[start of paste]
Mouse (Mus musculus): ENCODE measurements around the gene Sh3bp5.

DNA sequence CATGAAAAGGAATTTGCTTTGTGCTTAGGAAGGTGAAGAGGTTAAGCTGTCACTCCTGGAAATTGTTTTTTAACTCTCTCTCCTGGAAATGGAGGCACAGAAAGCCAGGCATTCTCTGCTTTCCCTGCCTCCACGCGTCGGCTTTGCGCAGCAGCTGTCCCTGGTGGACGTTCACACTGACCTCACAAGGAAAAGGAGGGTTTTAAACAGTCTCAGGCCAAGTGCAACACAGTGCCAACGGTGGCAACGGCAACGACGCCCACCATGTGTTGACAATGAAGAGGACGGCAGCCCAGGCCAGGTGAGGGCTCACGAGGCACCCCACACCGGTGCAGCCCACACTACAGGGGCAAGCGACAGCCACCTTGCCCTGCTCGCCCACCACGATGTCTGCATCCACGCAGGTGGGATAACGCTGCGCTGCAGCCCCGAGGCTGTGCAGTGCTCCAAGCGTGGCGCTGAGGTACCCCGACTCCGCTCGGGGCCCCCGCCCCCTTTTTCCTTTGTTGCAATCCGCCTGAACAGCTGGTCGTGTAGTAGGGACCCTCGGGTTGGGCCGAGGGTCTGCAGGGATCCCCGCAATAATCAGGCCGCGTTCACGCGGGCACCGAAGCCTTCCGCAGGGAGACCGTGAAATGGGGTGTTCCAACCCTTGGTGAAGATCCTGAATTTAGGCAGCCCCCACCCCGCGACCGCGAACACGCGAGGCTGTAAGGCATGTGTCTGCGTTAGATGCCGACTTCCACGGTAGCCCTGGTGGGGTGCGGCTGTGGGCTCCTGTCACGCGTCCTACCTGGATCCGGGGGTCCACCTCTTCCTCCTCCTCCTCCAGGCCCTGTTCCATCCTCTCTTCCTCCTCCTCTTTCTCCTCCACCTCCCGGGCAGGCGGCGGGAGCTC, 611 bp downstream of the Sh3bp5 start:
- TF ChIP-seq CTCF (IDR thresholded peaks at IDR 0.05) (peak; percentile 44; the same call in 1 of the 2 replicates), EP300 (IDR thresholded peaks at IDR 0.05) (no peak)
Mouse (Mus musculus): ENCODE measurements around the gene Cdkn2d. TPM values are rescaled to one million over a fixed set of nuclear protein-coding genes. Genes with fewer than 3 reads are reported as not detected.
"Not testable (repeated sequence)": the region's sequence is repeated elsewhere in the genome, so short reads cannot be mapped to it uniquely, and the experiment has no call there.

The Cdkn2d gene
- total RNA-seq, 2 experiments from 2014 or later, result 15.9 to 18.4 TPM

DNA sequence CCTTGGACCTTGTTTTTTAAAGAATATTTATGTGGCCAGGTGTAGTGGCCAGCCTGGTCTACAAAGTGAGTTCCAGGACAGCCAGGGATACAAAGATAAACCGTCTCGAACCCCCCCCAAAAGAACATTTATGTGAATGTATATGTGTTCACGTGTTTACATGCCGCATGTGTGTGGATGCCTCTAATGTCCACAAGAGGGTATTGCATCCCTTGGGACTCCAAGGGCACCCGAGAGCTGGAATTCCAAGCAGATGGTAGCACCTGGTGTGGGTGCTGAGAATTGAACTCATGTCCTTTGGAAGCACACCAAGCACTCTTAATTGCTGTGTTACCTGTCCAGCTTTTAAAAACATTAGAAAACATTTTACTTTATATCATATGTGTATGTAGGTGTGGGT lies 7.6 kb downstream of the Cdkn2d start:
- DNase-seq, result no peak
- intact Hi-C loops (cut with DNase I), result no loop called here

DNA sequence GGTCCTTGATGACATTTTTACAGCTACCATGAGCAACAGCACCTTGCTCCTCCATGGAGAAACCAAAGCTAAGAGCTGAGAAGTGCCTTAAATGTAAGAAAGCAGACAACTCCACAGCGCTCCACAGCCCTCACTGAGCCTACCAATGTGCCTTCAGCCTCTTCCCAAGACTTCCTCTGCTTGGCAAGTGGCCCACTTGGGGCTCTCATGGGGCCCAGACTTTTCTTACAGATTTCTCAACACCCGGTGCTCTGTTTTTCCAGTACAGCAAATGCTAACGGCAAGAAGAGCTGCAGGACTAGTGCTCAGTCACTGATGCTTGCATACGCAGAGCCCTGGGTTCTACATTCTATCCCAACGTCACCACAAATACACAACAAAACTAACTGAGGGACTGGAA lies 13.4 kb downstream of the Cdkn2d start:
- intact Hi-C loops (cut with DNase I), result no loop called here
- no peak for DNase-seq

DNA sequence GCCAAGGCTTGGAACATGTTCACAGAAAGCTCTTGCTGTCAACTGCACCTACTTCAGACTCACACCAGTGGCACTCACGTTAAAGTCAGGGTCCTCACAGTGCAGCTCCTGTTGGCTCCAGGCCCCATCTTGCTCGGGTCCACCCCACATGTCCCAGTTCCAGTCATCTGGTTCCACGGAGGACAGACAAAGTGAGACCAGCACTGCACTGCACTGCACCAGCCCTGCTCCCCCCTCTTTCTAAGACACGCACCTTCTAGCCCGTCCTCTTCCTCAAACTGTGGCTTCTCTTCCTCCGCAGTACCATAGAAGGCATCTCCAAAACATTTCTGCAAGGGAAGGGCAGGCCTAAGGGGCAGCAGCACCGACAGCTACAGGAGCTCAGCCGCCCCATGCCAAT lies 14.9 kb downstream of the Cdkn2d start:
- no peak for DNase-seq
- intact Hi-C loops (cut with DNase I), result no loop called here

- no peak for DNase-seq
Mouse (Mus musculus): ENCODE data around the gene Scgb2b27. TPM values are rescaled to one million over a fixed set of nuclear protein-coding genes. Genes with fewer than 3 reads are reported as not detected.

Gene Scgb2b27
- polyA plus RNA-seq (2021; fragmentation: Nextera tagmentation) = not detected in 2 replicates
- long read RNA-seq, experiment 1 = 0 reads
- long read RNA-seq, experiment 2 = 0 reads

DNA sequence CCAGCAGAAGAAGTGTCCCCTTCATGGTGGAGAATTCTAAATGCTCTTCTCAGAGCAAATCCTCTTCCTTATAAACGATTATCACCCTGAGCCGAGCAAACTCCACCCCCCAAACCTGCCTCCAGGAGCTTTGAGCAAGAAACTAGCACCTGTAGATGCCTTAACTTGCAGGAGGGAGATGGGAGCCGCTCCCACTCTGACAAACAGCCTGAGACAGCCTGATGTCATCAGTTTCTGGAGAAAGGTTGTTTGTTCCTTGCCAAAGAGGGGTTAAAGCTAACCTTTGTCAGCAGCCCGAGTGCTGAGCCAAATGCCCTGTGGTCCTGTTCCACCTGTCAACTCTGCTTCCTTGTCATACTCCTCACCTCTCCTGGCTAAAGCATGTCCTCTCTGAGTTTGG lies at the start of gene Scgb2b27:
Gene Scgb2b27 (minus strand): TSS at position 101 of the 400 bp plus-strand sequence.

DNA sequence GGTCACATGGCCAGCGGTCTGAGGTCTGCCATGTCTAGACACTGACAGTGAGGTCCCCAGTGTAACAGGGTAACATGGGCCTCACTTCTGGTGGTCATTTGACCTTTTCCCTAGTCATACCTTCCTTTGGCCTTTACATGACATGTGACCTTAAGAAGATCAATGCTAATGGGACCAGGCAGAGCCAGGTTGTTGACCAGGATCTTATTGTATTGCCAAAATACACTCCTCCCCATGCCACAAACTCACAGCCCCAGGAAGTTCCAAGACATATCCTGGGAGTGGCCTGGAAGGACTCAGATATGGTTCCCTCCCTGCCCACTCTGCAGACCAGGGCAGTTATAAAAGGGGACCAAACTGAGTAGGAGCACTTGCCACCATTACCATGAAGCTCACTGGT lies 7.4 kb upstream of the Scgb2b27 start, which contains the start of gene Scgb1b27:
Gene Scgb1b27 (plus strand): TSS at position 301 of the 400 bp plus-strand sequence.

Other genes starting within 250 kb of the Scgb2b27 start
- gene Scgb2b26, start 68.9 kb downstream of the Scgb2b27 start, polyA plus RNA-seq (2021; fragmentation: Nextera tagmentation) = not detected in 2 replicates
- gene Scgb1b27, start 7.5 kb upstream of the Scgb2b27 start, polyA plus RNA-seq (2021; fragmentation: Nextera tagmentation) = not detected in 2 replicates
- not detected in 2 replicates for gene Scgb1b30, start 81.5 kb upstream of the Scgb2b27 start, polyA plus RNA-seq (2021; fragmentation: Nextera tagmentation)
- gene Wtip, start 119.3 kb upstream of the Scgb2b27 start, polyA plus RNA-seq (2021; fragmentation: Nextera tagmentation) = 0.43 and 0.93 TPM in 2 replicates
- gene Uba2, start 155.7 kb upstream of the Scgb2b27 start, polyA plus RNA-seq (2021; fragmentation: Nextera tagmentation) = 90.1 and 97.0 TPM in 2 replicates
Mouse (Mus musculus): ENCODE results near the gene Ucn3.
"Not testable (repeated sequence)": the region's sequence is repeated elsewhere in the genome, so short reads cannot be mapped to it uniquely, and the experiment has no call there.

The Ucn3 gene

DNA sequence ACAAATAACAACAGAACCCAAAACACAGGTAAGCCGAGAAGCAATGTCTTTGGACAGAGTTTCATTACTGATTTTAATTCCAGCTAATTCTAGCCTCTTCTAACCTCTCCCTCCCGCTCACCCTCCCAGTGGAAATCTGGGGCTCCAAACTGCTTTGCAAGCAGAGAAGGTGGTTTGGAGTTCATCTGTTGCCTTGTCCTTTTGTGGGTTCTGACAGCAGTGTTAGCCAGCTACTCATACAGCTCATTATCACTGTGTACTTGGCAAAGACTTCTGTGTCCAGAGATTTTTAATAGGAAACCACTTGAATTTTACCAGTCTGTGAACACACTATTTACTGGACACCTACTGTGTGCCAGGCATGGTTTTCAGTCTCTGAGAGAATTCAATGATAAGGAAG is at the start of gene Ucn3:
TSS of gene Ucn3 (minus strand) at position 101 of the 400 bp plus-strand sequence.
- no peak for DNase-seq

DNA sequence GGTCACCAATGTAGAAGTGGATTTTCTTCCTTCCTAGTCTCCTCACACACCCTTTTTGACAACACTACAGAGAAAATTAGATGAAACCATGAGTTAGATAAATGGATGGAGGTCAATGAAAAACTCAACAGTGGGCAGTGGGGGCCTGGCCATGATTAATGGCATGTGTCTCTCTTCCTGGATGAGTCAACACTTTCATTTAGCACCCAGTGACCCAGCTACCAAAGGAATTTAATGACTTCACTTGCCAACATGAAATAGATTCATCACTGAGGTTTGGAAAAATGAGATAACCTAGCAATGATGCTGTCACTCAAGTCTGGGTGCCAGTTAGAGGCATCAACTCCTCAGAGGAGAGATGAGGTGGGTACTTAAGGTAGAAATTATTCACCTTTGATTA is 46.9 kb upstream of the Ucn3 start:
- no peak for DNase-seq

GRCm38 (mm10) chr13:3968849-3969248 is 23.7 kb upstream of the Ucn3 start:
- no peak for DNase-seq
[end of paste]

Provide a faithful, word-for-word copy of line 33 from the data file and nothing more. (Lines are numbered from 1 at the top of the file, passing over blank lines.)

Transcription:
Mouse (Mus musculus): ENCODE results near the gene Ucn3.